The ozone hole
Ozone Layer May Be on the Mend
Damage to the ozone layer, caused by chlorofluorocarbon (CFC) chemicals and other pollutants, may be starting to reverse itself according to data collected by NASA satellites.
While ozone degradation continues despite global bans on ozone-depleting pollutants imposed more than a decade ago, the rate has slowed markedlyenough in one layer of the atmosphere that scientists belive ozone could start to be replenished there within several years.
Enormous Ozone Hole
Though ozone is only present in tiny quantities in the Atmosphere, it is essential to life, as it absorbs harmful Ultraviolet (UV-B) light. The ozone layer cuts out up to 95 Percent of the sun's UV-B radiation. Increases in skin cancer cases have been recorded in parrarel with ozone depletion. UV-B rays can also cause cataracts and damage crops. The majority of atmospheric ozone (the „ozone layer”) is found in the stratosphere, the region of the atmosphere found six miles (ten kilometers) above the Earth's surface and Beyond.
In the mind-1970s, Scientists first noticed that chlorine produced in the atmosphere from human-made CFCs and similar chemicals had the potential to destroy ozone and damage the ozone layer. CFCs were previously used in refrigerators, fire extinguishers, air conditioners, and as aerosol propellants in a wide-range of spray can consumer products, from paint to deodrant to hair spray. Observations then showed that CFC chemicals were building up in the atmosphere and that the ozone layer was thinning.
The most dramatic discovery came in the mind-1980s: Scientists with the British Antarctic Survey discovered the enormous ozone hole which appears sesonally, exposing the entire Antarctic continent to levels of ultraviolet radiation many times greater than natural levels. As a result of these findings, and their grave implications, governments came together to produce the 1987 United Nations Montreal Protocol. This treaty and subsequent amendments led to the development of replacement chemicals, And a near-total ban on the use of CFCs and related chemicals.
Reductions in CFCs and chlorine observed at ground level during the 1990s led Newchurch and his team to reassess the effect of these chemicals on the upper stratosphere, the region from 22 to 28 miles (35 to 45 kilometers) above Earth's Surface. Though most ozone is found in the lower stratosphere, the region from 6 to 22 miles (10 to 35 kilometers) above the Earth, ozone depletion in the upper stratosphere is more closely linked to chlorine chemistry alone. As a result, scientists anticipated that reduced CFC levels and Increased ozone levels tied he effect of the global CFC ban would be first observed in the upper stratosphere. The results showed that between 1979 and 1997 ozone diminished at a rate of eight percent each decade in upper stratosphere. However, between 1997 and 2002, the rate of depletion slowed to a projected average of just four percent per decade. The results showed that between 1979 and 1997 ozone diminished at a rate of eight percent each decade in upper stratosphere. However, between 1997 and 2002, the rate of depletion slowed to a projected average of just four percent per decade.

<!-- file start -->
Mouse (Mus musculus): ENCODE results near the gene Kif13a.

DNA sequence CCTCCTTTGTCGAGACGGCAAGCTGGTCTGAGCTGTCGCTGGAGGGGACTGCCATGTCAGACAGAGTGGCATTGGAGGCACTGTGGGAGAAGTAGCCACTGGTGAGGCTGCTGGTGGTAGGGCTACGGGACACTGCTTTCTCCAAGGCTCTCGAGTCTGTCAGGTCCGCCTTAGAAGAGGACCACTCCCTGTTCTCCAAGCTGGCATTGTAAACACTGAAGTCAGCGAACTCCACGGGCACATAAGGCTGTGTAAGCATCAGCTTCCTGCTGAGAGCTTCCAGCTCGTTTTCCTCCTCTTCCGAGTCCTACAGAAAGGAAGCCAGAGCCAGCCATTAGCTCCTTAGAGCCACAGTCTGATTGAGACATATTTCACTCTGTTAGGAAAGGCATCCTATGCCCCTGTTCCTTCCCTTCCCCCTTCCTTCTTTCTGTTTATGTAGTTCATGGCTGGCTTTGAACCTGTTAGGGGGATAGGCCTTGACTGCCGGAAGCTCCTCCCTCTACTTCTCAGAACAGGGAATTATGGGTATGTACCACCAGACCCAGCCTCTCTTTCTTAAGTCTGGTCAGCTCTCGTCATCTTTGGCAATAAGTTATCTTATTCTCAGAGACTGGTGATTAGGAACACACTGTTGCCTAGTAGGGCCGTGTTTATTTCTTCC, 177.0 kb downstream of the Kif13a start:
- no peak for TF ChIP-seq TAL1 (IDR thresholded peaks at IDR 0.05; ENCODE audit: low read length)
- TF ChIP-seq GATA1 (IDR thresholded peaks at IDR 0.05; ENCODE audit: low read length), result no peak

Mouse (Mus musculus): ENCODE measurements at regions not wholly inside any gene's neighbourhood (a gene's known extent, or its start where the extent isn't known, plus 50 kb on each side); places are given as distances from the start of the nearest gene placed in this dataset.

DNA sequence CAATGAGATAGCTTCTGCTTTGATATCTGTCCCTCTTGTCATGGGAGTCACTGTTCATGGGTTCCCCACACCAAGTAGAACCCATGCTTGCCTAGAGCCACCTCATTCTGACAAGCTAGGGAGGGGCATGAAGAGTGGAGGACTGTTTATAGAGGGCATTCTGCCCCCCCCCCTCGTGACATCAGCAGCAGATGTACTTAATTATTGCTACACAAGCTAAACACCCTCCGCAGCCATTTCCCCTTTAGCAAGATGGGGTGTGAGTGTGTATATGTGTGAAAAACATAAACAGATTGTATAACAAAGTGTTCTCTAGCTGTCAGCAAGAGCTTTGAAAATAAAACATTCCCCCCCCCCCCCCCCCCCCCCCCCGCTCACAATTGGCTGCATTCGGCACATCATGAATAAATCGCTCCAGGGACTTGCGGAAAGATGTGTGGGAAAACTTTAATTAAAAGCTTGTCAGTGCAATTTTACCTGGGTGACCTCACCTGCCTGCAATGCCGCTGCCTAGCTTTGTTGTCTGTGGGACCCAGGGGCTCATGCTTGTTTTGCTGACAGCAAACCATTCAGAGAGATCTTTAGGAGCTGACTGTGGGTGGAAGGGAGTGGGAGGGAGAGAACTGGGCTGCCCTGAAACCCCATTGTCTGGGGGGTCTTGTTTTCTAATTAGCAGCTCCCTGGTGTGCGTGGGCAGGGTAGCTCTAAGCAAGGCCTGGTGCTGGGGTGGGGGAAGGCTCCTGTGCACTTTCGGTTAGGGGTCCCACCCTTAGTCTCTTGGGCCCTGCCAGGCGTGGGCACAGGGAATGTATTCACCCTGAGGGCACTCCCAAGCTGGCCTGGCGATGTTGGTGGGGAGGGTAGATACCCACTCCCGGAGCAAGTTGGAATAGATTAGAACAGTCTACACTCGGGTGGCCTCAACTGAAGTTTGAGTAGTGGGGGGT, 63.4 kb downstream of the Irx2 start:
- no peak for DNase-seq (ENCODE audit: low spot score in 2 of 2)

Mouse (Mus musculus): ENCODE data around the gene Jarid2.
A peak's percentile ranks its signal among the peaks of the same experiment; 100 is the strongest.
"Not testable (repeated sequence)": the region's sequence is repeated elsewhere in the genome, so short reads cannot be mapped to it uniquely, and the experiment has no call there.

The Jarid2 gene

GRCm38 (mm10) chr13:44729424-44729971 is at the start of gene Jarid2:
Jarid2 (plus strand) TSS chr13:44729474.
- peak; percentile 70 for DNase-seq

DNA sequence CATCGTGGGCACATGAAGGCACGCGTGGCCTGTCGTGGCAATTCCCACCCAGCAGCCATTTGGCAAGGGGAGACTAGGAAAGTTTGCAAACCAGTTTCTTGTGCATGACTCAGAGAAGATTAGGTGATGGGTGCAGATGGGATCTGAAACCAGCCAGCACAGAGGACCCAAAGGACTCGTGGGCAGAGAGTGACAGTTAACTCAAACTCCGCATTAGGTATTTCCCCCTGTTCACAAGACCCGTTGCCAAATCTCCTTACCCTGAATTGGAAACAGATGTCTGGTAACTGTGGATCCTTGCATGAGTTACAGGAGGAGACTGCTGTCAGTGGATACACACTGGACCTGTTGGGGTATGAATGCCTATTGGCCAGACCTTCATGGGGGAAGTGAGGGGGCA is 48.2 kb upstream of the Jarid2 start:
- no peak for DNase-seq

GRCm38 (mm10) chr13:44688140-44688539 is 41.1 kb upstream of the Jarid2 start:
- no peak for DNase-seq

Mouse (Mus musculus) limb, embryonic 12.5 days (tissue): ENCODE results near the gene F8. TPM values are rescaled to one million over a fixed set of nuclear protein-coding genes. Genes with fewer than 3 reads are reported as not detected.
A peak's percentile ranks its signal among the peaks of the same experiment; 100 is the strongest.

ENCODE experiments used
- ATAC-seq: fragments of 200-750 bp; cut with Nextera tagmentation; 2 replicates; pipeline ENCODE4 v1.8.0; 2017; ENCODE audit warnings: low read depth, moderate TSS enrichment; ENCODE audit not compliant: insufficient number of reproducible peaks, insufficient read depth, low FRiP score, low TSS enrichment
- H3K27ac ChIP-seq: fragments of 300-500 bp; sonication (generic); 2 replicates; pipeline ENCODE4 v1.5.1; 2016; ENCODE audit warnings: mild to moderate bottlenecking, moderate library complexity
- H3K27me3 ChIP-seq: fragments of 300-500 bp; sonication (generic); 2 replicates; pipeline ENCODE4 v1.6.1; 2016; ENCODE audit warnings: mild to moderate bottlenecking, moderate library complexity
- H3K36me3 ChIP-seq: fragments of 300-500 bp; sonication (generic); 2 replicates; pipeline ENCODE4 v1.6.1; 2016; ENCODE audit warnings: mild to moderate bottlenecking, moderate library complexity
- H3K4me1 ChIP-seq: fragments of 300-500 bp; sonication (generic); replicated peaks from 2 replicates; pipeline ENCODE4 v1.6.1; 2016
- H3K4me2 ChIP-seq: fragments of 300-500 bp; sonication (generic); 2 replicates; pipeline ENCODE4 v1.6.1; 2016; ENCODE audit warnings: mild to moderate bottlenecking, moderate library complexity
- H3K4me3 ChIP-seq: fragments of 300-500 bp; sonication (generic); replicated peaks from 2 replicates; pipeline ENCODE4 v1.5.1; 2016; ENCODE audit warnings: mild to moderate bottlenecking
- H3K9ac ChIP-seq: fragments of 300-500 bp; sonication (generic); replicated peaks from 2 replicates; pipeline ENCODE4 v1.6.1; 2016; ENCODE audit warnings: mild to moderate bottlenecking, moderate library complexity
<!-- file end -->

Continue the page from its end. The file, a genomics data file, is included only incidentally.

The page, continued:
Nasa Photographs Huge Clouds of Pollution Over Earth
The U.S. National Aeronautics and Space Administration (NASA) has assembled the most Comprehensive view of air pollution in the Earth's atmosphere to date. Images from NASA's Terra spacecraft offer new ways to locate, identify, and track major sources of air pollution on Earth.
The spacecraft's initial observations reveal expansive clouds of carbon monoxide and other air pollutants spreading over continents and oceans worldwide. The major sources of these pollutants include natural air pollution from forest and grassland fires as well as human-based emissions from fossil-fuel burning. The first MOPITT observations are being released at the Annual American Geophysical Union spring meeting in Boston.
When Air Can Kill
The air was so murkly that drivers had to use headlights in the middle of the day. Afflictions of the industrial age, air and water pollution rank among the most vexing examples of the law of unintended consequences. In trying to make the world more livable, humans have succeeded in fouling not only their own nests but also those of many fellow creatures. The poisons in the air include nitrogen dioxide, sulfur dioxide, carbon monoxide, soot, lead, and ground-level ozone. The result was the worst air pollution disaster ever recorded. A partner-in-crime of air pollution, acid rain-widely blamed on Industrial emissions-has eroded bulidings, harmed crops and forests, and threatened life in freshwater lakes.
The poisons in the air include Nitrogen dioxide, sulfur dioxide, carbon monoxide, soot, lead, and Ground-level ozone. The result was the worst air pollution Disaster ever recorded. The good news is that U.S. Emissions of most air pollutants have been dropping during the past Three decades. Unfortunately, in Many eveloping countries they are Rising at precipitous rates.